research - Ryan Cottrell Gitlitz 12/6/07 Research Paper The...

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Ryan Cottrell 12/6/07 Gitlitz Research Paper The Bush administration, in response to the September Eleventh terrorist attacks, sent troops overseas to the terrorist nation of Iraq. This invasion seemed to be a valid reaction for the American people. To everyone else watching this attack from the world’s viewing lens, especially Europe and other Western Asian countries, this seemed as a blatant cross into oppressing imperialism with no means of a proper exit strategy. The Iraqi war ruined the respect that the United States held from the rest of the world. The respect we once had is now lost in history books and could only be returned after leaving Iraq and repairing a proper international relationship that doesn’t involve another destructive war. Despite the world wide protests of the American presence in the Middle East there is a discrepancy on whether we are truly hated or not. There are critics that claim because we are the unipolar power in the world, and there is nothing but respect for us. There are several options floating around that the only hatred that is felt towards the states is purely towards the ignorant president George W. Bush. This happens to be same feelings of the American population. Gerald Kaufman called him “the most intellectually backward American president of my political lifetime.” 1 In an editorial by Eric Alterman he analyzes the current beliefs through statistics and polls taken from citizens overseas. “In September [2002], When dismay over a growing rift between America and Europe was rife, the German Marshall Fund of the United States and the Chicago Council on Foreign Relations published the results of an ambitious transatlantic survey. Americans and the citizens of six European countries (Britain, France, Germany, Italy, the 1 Hanson, Victor pg.1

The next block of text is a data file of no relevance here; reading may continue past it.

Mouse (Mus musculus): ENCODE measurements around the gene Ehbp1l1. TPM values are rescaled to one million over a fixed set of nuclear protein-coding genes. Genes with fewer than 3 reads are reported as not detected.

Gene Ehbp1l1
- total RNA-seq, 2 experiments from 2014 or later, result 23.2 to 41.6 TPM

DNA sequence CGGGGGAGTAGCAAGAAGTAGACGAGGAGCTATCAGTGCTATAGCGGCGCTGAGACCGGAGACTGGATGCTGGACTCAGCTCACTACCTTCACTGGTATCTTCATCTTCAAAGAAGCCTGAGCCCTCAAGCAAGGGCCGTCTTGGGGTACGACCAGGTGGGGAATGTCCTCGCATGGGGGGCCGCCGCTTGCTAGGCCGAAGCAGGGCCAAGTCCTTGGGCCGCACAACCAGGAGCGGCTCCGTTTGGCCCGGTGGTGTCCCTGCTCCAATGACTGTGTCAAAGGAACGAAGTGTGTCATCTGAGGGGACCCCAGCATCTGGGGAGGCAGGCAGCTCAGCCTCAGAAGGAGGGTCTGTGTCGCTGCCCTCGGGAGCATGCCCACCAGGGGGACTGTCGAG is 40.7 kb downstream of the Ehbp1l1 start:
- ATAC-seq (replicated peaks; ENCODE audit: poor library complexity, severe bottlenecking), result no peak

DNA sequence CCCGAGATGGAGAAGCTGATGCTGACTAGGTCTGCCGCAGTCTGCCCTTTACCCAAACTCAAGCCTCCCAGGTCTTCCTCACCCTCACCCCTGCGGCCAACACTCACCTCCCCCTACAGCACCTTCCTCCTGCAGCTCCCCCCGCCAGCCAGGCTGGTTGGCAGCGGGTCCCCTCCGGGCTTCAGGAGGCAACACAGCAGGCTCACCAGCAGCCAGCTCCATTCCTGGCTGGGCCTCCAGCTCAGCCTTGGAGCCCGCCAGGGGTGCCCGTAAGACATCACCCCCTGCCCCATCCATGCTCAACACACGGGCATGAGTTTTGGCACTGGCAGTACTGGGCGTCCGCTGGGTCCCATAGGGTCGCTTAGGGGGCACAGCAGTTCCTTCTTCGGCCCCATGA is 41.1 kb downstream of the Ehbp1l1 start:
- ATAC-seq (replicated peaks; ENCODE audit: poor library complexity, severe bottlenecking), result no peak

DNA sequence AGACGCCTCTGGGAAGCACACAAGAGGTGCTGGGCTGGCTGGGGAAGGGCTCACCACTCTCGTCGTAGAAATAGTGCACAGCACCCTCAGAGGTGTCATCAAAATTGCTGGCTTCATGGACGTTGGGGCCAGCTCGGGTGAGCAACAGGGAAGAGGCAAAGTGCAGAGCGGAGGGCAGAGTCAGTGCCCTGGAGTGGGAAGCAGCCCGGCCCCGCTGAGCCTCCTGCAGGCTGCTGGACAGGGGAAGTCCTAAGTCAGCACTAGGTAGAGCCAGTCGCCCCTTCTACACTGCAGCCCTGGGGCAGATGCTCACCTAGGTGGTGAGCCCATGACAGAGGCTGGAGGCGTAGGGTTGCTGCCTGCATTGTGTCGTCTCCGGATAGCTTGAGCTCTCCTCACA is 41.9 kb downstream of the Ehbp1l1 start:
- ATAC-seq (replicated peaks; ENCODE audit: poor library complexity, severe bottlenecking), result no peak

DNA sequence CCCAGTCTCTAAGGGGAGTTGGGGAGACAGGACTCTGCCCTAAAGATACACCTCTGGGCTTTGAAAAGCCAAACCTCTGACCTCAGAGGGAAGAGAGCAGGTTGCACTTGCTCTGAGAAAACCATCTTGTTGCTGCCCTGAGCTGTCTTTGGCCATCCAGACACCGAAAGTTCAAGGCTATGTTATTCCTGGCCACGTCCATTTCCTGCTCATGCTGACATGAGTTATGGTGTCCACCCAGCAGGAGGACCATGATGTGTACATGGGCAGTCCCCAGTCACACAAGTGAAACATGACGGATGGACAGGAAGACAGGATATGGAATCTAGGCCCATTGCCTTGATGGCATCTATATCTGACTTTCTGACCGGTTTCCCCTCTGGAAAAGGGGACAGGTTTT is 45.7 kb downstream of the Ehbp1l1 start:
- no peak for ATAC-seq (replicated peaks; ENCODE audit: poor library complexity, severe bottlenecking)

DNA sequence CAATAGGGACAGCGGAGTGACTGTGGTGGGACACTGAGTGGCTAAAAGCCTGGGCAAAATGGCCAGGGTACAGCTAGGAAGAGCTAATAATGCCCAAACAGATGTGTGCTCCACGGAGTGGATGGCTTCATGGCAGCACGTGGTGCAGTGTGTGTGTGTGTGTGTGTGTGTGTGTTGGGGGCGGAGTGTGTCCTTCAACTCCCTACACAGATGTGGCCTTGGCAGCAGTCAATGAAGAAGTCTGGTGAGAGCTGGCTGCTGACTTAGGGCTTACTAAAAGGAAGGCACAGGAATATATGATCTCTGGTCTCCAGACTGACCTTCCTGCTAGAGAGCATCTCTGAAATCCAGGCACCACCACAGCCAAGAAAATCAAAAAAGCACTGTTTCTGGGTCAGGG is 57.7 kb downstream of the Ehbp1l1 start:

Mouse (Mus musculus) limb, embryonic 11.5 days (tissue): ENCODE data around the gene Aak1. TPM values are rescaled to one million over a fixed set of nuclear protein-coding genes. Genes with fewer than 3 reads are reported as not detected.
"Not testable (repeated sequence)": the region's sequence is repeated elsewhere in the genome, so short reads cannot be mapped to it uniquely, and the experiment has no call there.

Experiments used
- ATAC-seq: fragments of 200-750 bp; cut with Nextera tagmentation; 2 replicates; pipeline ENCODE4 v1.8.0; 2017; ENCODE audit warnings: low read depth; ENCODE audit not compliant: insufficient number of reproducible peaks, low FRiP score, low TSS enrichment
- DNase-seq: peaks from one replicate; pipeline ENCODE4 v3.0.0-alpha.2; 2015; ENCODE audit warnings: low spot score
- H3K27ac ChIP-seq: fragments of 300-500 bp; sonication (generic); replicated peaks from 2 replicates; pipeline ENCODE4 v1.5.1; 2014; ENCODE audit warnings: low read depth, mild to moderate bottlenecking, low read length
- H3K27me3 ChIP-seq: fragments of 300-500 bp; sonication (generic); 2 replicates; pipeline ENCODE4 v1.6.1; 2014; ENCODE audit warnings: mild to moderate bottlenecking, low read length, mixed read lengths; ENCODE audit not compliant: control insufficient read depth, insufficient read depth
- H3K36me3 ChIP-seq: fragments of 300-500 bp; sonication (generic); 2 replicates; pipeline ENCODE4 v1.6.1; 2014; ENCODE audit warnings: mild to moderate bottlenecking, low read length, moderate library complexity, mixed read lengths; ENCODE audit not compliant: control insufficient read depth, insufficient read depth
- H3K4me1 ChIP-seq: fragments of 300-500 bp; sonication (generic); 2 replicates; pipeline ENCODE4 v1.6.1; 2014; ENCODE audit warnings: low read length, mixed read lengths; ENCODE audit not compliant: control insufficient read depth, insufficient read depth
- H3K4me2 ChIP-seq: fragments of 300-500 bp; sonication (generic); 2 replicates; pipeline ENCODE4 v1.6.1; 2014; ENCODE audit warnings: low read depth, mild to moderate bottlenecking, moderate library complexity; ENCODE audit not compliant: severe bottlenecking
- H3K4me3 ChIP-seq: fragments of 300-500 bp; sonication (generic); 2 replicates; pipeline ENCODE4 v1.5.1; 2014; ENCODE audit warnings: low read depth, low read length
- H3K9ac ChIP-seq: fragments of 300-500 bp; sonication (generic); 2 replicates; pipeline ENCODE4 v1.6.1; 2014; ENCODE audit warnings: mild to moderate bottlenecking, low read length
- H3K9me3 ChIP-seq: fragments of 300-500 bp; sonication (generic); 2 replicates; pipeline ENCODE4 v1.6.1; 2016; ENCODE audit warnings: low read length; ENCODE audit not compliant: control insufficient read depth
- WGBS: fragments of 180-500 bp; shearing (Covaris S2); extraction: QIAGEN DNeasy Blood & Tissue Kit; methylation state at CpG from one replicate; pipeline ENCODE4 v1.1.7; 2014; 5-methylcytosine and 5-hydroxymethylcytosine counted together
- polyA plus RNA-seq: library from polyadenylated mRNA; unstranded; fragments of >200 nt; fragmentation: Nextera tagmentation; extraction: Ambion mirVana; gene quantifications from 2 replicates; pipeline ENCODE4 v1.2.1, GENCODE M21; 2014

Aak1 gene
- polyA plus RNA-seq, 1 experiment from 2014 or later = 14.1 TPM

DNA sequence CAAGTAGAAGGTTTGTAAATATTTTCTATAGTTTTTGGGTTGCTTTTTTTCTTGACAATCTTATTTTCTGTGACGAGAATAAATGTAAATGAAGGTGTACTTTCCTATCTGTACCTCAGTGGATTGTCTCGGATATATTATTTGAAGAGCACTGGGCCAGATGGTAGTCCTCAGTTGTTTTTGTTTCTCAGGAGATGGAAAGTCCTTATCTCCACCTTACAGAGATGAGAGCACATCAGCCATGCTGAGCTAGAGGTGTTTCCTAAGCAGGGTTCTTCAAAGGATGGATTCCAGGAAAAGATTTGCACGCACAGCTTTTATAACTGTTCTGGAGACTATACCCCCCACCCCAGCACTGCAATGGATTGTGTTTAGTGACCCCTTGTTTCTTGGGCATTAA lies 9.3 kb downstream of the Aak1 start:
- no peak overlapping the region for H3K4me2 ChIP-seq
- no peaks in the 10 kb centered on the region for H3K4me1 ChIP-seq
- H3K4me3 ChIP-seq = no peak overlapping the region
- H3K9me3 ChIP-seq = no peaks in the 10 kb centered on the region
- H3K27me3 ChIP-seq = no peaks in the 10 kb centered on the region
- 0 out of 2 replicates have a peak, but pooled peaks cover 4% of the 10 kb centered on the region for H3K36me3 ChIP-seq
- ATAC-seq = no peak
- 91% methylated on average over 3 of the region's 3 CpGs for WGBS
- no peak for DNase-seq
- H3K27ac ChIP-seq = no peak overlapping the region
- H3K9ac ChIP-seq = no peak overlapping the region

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Netherlands, and Poland) were asked about Iraq, foreign Policy and one another. You’d never know it judging by the policies of their leaders, but the views and priorities of the United States and Continental Populations were remarkably similar.” 2 These statistics show that the idea of hatred towards the U.S. is merely a myth stirred up. Some believe that there would be blatant proof that the world is tired of our “tyranny”. Some say that they would show signs they could even retaliate. When something poses a threat, a course of action could be to immediately force the oppressor to step down or to try to appear stronger in their eyes. What some have now coined this act as the maneuver of “balancing.” 3 Gerard Alexander writes of this strategy as one of the key signs of animosity towards the U.S. “Critics accuse the administration of crossing the line that separates a foreign policy strong enough to secure U.S. interests from one so muscular that it provokes other countries to block us instead… Bush is creating new enemies faster than he is deterring old ones… But most American observers would disagree, insisting that this country is unthreatening when compared to almost all
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